Christ on Toast

ToastA few years ago, my friend Tim and I set ourselves the task of reading the bible and blogging about it. We only made it as far as the first Book of Samuel—it’s quite a task, poking fun at every burning dove and talking ass you come across—but I learned a lot along the way. For example, did you know that every rainbow is an apology from God? Mopping up after the great flood, God saw that it was muddy, and he was ashamed, so he made a solemn vow to Noah (Genesis 9:12):

I establish my covenant with you: never again will all life be cut off by the waters of a flood; never again will there be a flood to destroy the earth. This is the sign of the covenant I am making between me and you and every living creature with you, a covenant for all generations to come: I have set my rainbow in the clouds, and it will be the sign of the covenant between me and the earth.

So every time you look up in the sky and see a rainbow, it’s a reminder of God’s great promise—a promise to never again try and destroy you! Sweet! If you run a Christian supplies store, you might consider stocking this awesome celebratory poster I made:


The bible is gloriously batty, and I highly recommend it for your next book group (I’m pretty sure it’s Oprah-approved). Here’s our take on Deuteronomy 22-24, in which Moses declares a bunch of minor laws (it will make more sense if you read the real deal first):

Oh Moses, you gorgeous madman, on and on you go. You’ve said all there is to say about idolatry and warfare, and now you’re dishing out God’s holy oddments. First up, be kind to cows. If a cow gets lost, help it to find its way home again. Be kind to donkeys, too. If a donkey stumbles under a heavy load and falls into a ditch, don’t laugh at it or call it a great gray fool. Don’t poke it with a stick. Join forces with your neighbors and get that poor ass back on its feet.

Men, don’t be wearing lady costumes. And gals, let the men wear the pants. The Lord doth hate a transvestite:

The woman shall not wear that which pertaineth unto a man, neither shall a man put on a woman’s garment: for all that do so are abomination unto the LORD thy God.

If you come across a bird’s nest in a tree or on the ground, feel free to eat the eggs, or kill any little baby birdies, but don’t mess with the mother bird:

Let her go free, and the LORD will bless you with a long and successful life.

Not a day goes by without some idiot falling off a roof. The Lord is heartily sick of this nonsense. If your house has a flat roof, could you please build a wall around the edge. Thanks.

Girlfriend, keep an eye on that husband of yours. If he grows tired of you, he may try to ruin your honor by claiming you weren’t a virgin when you married. If this happens, there’s only one thing for it: your parents must show the town’s leaders the sheets you bloodied on your wedding night. If you threw away those sheets, or maybe washed them, then I’m afraid your husband’s accusation will stand, and you’ll be stoned to death, you wee scallywag.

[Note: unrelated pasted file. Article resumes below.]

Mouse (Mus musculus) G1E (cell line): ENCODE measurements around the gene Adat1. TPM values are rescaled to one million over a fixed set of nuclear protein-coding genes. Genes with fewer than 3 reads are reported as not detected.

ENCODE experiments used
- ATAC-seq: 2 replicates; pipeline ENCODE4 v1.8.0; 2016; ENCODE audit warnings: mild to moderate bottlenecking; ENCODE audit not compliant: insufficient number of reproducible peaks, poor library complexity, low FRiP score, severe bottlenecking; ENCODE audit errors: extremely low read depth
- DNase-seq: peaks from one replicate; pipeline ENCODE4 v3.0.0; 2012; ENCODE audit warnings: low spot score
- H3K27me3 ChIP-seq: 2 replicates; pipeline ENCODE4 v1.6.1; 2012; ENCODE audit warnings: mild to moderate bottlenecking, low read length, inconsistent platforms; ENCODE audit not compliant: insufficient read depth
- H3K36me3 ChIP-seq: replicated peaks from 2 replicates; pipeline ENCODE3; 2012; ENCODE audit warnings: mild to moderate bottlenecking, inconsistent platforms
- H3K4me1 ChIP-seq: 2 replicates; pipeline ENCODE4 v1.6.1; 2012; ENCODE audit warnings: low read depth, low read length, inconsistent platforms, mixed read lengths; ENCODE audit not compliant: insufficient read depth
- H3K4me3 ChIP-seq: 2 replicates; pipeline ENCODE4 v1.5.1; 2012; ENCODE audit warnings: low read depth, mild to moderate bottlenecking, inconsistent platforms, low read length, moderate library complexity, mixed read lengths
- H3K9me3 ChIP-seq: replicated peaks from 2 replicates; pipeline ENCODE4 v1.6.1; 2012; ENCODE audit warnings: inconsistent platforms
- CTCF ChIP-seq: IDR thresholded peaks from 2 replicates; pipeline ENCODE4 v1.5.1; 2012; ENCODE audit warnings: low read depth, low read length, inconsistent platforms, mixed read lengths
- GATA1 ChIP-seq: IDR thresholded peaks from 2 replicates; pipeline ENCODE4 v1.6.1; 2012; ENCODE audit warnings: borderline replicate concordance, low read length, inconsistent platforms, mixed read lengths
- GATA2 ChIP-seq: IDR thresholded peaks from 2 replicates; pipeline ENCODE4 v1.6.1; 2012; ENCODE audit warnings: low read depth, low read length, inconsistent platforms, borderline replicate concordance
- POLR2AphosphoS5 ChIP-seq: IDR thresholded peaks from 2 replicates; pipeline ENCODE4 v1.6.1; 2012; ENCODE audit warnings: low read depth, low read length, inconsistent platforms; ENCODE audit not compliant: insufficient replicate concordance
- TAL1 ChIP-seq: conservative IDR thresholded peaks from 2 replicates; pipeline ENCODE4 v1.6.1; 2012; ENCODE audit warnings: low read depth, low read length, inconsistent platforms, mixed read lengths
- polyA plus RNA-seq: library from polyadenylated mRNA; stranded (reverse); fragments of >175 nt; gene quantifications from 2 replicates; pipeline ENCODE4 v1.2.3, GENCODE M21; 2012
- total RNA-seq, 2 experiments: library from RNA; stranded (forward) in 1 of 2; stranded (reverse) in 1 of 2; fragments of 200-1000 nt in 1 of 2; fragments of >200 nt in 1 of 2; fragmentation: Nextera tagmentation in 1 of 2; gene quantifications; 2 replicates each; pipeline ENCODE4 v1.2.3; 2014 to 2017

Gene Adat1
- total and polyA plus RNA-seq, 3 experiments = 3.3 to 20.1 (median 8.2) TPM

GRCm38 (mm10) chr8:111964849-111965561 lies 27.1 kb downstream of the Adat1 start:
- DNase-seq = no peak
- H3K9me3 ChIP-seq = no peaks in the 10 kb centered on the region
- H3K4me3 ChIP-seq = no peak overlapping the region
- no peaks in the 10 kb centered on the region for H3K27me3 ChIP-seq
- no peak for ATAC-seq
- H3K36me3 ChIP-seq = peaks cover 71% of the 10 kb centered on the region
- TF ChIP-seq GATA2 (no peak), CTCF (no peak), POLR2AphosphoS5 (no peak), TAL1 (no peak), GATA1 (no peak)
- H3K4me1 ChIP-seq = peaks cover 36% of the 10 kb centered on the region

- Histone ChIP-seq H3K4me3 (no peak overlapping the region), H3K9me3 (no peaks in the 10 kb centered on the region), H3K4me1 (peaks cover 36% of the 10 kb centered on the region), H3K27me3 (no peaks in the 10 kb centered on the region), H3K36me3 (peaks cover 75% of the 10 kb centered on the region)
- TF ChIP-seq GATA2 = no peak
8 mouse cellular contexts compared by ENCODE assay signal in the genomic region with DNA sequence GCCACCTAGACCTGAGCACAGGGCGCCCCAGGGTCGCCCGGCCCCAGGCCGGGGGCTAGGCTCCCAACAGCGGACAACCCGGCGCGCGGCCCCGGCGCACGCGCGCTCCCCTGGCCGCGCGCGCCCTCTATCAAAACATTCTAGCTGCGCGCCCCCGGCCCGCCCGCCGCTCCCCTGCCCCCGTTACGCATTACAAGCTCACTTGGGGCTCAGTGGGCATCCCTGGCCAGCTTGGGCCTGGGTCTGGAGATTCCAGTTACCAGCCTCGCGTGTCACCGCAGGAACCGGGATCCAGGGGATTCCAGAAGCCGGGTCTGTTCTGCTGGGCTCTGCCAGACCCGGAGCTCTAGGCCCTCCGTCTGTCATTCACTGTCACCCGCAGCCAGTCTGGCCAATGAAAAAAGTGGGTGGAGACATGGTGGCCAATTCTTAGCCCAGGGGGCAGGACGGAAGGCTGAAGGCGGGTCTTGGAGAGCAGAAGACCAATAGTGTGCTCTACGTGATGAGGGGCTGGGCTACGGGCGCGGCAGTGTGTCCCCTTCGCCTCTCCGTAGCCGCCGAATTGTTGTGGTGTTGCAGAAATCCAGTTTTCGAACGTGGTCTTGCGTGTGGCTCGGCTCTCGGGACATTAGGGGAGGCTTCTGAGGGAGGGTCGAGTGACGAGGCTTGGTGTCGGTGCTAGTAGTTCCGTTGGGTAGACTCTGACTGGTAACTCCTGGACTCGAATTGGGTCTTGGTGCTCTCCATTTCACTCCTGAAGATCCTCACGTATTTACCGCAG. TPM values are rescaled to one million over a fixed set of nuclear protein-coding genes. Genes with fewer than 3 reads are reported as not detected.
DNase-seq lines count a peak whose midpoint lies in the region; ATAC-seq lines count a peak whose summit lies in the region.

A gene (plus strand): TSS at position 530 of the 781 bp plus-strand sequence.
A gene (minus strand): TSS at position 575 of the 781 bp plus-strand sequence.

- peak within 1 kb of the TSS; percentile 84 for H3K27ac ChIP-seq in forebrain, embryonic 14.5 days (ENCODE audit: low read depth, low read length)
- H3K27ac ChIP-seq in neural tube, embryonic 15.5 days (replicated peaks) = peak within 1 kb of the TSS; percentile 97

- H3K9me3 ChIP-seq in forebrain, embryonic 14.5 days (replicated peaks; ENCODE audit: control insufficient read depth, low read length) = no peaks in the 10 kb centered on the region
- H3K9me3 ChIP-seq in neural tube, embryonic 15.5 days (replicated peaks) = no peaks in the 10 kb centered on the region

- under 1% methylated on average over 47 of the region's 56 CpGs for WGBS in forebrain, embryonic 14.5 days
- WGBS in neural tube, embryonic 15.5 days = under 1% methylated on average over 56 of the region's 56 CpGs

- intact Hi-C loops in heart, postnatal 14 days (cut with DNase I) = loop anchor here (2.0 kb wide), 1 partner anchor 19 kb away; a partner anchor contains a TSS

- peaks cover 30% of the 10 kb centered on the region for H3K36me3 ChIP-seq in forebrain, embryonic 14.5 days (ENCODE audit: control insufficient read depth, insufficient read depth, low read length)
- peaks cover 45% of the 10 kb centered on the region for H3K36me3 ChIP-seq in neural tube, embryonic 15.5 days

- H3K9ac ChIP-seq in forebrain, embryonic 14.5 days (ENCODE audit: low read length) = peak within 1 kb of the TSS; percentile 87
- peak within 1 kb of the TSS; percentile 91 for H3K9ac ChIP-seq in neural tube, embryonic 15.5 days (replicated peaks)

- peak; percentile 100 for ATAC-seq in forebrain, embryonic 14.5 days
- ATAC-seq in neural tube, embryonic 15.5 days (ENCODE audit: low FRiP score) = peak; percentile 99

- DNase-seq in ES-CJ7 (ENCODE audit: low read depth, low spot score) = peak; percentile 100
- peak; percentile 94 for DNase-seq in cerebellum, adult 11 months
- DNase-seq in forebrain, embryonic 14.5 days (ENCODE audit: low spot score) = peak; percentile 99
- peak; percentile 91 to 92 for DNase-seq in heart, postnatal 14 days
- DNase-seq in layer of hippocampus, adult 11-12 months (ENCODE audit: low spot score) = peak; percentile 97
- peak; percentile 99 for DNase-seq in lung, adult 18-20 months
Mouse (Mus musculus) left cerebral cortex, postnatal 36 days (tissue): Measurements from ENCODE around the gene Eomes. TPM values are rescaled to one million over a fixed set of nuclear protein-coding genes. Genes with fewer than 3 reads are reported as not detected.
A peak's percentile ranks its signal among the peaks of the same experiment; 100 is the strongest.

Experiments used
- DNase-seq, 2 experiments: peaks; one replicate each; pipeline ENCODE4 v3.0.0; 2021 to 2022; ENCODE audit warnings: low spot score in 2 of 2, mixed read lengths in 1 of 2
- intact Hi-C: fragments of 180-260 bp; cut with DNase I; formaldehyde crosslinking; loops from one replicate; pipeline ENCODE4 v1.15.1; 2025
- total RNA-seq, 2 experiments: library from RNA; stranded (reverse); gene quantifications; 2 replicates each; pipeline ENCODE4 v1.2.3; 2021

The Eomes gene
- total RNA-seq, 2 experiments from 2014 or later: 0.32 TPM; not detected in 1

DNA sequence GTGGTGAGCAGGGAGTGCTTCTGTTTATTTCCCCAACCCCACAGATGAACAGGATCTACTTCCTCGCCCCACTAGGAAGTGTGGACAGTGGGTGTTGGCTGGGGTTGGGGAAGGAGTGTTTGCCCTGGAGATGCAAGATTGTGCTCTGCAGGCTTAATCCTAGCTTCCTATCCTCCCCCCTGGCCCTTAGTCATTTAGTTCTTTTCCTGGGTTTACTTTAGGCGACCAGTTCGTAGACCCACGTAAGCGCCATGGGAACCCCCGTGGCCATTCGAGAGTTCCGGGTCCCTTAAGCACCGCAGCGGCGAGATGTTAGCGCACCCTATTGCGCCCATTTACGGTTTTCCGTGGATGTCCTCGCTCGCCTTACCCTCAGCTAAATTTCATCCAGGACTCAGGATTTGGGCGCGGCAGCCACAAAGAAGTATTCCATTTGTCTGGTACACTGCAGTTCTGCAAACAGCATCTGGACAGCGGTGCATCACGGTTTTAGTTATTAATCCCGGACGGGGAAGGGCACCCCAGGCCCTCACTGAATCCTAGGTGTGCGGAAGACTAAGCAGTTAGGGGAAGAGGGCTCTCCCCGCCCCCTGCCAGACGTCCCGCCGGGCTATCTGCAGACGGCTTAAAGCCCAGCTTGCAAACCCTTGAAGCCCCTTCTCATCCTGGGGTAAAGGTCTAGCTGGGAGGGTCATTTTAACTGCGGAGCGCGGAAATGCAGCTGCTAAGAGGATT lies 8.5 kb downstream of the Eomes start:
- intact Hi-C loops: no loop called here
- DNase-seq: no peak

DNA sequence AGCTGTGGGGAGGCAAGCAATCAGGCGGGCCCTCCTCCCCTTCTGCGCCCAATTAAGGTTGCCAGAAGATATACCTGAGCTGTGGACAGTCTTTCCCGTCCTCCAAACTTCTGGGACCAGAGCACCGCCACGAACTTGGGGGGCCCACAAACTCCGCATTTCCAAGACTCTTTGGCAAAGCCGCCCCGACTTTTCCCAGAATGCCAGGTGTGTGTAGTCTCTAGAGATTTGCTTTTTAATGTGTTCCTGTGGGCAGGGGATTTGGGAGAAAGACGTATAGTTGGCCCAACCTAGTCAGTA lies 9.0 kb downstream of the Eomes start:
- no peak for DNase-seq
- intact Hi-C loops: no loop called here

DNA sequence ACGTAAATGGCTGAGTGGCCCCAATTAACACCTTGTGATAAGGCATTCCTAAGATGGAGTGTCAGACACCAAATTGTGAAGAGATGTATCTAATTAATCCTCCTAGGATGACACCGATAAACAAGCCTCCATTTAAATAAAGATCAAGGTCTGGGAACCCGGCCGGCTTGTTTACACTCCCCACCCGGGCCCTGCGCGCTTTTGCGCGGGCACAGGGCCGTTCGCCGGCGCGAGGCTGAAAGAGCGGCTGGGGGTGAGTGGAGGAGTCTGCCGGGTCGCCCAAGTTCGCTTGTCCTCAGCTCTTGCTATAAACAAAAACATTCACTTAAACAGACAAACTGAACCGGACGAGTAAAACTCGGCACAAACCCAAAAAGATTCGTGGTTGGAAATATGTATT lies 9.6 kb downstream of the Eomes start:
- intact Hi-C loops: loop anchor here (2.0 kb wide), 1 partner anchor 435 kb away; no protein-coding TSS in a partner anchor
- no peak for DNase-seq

Surely the women of Israel are incensed by this law? After all, they’ve read every issue of Twelve (the lower life-expectancy Seventeen), and they know it’s, like, totally easy to accidentally bust your hymen whilst climbing a tree, or riding a donkey, or pulling a donkey out of a ditch. That doesn’t mean you’re not a virgin! “Leading a lost cow home through a field, I slipped and sacrificed my maidenhead to a fencepost… are you telling me I deserve a good stoning?” She asks a fair question, Mo, but I can’t imagine you have much sympathy. Perhaps you stare down at your sandals, blushing, as you advise all women to remain as still as possible until they get married. Mind your hymens, ladies!

Men, don’t think your genitals have escaped God’s pervy eye. If your private parts have been cut off, or even if they’re just a bit squishy, I’m afraid God doesn’t want to know you:

He that is wounded in the stones, or hath his privy member cut off, shall not enter into the congregation of the LORD.

Soldiers, keep your camp clean. If the Lord’s told you once, he’s told you a thousand times: don’t shit on the grass. When thou wilt ease thyself abroad, for heaven’s sake dig a hole. If the Lord pops by for a visit and there are great big steaming piles of turd lying around all over the place, well, he won’t be staying for a cup of tea.

Have you been cautioned against wet dreams, that uncleanness that chanceth upon you by night? They create a lot of unnecessary bother, so try not to have them. Don’t be cruel to runaway slaves. Don’t visit temple prostitutes. And would you please stop kidnapping one another, you ratbags!